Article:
Think carefully before cosigning for a loan

Cosigning a loan for a friend or family member can be a feel-good experience. On the other hand, adding your name to someone else’s financial obligation is a huge responsibility that can be devastating to your credit. So, is cosigning a loan the right thing to do? Only you can make that determination.

Whether it’s for a vehicle loan, mortgage, student loan or apartment lease, adding your signature to someone else’s promise to pay is nothing short of your commitment to take responsibility for that borrower’s debt if that borrower fails to live up to his or her obligation. The commitment is serious business and can affect many aspects of your financial future. Here’s why.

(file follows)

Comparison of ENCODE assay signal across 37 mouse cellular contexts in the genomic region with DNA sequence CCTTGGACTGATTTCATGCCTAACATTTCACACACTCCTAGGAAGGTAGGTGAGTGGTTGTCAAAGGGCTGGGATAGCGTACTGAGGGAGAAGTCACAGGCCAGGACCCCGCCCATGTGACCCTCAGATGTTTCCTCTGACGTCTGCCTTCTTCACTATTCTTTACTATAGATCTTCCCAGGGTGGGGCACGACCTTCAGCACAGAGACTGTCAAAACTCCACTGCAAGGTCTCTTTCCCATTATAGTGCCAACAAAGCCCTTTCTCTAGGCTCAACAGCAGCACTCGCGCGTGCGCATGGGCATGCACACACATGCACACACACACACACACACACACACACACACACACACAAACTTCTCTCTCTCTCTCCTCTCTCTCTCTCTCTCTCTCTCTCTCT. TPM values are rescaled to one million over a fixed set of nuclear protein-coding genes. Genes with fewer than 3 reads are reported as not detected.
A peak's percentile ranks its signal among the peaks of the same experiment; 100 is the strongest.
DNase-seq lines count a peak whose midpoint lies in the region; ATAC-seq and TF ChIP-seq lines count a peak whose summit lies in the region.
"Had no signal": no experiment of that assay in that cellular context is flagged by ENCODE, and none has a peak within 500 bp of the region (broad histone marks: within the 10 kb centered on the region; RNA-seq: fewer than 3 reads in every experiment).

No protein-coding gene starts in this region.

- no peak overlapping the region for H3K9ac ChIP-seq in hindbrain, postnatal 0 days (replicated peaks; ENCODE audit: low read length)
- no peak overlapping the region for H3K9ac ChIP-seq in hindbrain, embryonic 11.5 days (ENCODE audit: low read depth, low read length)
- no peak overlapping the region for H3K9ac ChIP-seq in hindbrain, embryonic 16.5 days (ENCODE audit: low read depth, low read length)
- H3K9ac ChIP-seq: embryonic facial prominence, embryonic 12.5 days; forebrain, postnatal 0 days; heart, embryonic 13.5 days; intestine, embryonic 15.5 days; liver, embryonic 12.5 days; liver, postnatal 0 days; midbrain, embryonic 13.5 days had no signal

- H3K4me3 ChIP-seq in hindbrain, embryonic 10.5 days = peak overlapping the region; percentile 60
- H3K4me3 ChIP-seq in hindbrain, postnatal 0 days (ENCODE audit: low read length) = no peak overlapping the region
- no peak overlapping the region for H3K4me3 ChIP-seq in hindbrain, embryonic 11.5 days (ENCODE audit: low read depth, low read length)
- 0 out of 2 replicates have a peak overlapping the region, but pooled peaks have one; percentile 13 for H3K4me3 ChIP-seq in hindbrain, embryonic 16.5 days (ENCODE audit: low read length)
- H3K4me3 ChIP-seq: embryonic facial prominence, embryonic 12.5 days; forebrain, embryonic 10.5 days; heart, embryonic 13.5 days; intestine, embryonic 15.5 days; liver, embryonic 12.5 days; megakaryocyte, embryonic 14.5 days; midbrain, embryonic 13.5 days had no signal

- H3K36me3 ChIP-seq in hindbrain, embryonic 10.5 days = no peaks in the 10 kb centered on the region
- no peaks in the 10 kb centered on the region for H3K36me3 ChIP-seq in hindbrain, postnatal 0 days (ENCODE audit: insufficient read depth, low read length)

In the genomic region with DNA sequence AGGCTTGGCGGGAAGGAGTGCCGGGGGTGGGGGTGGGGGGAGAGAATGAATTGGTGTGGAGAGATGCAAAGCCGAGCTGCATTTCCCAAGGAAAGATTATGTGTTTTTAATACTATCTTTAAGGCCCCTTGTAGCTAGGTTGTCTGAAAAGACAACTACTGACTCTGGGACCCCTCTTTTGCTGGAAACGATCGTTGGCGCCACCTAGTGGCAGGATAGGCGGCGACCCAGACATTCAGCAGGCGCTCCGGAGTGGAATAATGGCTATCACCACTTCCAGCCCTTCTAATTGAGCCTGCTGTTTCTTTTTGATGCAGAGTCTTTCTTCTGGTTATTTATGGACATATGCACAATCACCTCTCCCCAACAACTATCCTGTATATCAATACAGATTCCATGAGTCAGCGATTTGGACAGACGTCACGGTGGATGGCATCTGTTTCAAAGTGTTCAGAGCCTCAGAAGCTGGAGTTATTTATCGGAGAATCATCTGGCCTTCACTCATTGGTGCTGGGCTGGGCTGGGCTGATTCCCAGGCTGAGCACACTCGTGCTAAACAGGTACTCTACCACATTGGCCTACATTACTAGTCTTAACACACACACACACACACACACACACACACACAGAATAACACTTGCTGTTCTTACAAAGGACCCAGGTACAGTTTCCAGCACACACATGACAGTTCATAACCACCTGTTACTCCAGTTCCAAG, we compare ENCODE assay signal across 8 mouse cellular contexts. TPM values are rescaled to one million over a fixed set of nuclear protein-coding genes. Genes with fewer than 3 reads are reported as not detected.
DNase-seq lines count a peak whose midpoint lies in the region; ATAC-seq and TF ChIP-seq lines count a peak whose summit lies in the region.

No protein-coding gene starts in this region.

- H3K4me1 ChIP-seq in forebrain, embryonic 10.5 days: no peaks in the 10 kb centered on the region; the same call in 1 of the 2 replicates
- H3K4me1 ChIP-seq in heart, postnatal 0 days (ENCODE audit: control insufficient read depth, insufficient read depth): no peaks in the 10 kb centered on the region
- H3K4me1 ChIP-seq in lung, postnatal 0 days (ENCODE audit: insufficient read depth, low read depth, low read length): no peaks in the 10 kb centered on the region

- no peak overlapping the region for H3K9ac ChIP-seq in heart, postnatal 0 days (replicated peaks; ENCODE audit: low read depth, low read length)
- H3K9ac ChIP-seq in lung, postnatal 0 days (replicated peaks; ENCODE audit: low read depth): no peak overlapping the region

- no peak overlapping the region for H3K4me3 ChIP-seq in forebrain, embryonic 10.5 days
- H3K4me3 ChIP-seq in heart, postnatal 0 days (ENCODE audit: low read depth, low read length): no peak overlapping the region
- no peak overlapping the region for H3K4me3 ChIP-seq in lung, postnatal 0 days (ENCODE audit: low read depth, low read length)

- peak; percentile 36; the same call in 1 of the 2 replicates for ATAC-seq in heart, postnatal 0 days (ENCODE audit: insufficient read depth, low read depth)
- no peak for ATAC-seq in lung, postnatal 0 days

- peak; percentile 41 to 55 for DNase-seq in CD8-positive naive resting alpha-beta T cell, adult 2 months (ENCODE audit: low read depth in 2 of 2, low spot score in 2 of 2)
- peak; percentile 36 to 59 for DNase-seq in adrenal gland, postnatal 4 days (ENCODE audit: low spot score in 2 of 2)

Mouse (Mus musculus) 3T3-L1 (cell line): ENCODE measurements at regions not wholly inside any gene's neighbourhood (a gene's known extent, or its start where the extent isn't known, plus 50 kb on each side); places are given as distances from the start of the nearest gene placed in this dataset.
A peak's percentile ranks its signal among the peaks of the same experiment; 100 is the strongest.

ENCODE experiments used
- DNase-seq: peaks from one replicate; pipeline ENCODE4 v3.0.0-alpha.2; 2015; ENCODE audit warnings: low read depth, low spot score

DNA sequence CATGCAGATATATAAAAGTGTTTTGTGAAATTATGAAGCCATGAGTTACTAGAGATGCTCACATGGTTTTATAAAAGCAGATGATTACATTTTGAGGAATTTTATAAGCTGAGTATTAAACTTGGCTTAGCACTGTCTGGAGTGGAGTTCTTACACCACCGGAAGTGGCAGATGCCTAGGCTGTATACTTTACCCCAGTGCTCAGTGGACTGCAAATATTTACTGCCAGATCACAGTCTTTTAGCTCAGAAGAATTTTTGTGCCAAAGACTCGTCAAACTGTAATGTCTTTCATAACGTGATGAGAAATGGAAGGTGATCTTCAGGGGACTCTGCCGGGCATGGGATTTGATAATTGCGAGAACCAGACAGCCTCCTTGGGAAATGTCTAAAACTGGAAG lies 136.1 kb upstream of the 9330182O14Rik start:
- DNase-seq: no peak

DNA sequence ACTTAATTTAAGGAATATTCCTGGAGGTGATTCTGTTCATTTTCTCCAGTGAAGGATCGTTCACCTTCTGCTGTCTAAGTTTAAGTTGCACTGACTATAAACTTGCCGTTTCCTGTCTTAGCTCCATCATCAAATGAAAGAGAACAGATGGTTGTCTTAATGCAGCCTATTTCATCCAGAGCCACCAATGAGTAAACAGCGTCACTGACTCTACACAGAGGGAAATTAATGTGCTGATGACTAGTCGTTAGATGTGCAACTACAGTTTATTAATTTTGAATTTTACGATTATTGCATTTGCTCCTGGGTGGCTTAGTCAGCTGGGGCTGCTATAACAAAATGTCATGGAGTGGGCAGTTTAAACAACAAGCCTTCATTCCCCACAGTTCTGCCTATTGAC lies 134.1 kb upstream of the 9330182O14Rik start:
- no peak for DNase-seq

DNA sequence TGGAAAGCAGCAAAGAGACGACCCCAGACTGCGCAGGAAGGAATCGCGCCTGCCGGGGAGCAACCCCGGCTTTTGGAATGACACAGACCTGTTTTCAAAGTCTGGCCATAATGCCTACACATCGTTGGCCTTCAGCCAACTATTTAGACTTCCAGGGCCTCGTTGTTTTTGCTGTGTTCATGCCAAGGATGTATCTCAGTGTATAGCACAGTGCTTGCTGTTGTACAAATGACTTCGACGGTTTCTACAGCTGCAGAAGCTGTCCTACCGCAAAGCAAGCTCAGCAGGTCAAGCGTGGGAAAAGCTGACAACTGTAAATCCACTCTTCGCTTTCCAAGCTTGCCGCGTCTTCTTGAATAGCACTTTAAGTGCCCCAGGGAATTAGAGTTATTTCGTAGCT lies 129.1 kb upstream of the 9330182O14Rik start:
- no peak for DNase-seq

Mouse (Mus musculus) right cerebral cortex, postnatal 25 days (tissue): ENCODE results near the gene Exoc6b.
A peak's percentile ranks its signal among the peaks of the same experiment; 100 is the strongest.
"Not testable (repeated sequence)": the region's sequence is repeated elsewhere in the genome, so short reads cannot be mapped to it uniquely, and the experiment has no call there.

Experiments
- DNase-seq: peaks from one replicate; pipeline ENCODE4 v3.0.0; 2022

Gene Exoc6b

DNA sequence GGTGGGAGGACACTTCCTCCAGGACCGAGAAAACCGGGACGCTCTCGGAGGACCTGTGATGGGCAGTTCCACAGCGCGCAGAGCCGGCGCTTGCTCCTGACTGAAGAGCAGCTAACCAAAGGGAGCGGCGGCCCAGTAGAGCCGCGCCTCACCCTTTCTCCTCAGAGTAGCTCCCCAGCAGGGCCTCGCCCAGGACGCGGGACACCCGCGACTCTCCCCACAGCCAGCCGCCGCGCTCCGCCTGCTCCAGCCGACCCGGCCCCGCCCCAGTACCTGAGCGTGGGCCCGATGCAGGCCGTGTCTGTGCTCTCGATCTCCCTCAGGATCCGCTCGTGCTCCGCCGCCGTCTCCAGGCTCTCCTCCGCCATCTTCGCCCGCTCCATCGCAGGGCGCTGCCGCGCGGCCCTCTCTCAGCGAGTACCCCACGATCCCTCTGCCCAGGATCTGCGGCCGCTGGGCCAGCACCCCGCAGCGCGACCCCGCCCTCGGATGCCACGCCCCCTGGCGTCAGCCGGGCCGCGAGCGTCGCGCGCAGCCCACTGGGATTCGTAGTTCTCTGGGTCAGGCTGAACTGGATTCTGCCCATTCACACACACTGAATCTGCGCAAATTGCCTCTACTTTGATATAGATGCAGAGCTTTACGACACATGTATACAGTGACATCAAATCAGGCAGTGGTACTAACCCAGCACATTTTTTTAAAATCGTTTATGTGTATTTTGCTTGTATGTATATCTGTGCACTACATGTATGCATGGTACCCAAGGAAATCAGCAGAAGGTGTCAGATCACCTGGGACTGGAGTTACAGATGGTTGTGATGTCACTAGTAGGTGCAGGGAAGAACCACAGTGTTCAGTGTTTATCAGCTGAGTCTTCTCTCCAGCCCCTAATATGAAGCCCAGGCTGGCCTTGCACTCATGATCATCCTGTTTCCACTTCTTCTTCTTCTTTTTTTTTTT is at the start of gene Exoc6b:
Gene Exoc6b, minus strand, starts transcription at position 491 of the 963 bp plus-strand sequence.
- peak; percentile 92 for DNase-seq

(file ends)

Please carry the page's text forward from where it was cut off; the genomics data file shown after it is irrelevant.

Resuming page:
First, there are many reasons why a borrower might need a cosigner. Perhaps your child has no credit history and needs a “boost” to get their financial life underway. In that case, the benefits of cosigning may outweigh the financial risks associated with putting your good credit on the line. Alternatively, a person may need a cosigner because they don’t have sufficient credit to qualify on their own. Will adding your commitment to stand behind them financially change their bill-paying habits? In many cases, the answer is no.

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